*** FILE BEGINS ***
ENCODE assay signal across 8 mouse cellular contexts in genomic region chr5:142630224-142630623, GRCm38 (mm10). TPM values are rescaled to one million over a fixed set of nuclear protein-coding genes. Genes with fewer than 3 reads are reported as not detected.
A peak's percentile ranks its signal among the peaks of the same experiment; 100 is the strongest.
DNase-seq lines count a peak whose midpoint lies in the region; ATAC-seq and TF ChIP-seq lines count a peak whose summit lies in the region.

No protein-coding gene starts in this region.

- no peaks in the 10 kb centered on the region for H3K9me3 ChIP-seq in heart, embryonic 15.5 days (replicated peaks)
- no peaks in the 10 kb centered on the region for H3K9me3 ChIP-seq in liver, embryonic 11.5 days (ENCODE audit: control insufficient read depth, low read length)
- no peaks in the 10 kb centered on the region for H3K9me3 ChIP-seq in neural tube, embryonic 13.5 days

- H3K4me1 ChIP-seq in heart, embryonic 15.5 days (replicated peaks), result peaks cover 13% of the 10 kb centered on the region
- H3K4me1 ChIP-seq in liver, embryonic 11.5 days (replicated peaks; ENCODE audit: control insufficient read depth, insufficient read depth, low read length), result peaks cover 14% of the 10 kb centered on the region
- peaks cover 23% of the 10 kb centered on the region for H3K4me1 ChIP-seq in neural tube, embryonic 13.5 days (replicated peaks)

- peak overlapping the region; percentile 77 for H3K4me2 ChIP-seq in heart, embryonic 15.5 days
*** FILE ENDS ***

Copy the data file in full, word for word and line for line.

ENCODE assay signal across 8 mouse cellular contexts in genomic region chr5:142630224-142630623, GRCm38 (mm10). TPM values are rescaled to one million over a fixed set of nuclear protein-coding genes. Genes with fewer than 3 reads are reported as not detected.
A peak's percentile ranks its signal among the peaks of the same experiment; 100 is the strongest.
DNase-seq lines count a peak whose midpoint lies in the region; ATAC-seq and TF ChIP-seq lines count a peak whose summit lies in the region.

No protein-coding gene starts in this region.

- no peaks in the 10 kb centered on the region for H3K9me3 ChIP-seq in heart, embryonic 15.5 days (replicated peaks)
- no peaks in the 10 kb centered on the region for H3K9me3 ChIP-seq in liver, embryonic 11.5 days (ENCODE audit: control insufficient read depth, low read length)
- no peaks in the 10 kb centered on the region for H3K9me3 ChIP-seq in neural tube, embryonic 13.5 days

- H3K4me1 ChIP-seq in heart, embryonic 15.5 days (replicated peaks), result peaks cover 13% of the 10 kb centered on the region
- H3K4me1 ChIP-seq in liver, embryonic 11.5 days (replicated peaks; ENCODE audit: control insufficient read depth, insufficient read depth, low read length), result peaks cover 14% of the 10 kb centered on the region
- peaks cover 23% of the 10 kb centered on the region for H3K4me1 ChIP-seq in neural tube, embryonic 13.5 days (replicated peaks)

- peak overlapping the region; percentile 77 for H3K4me2 ChIP-seq in heart, embryonic 15.5 days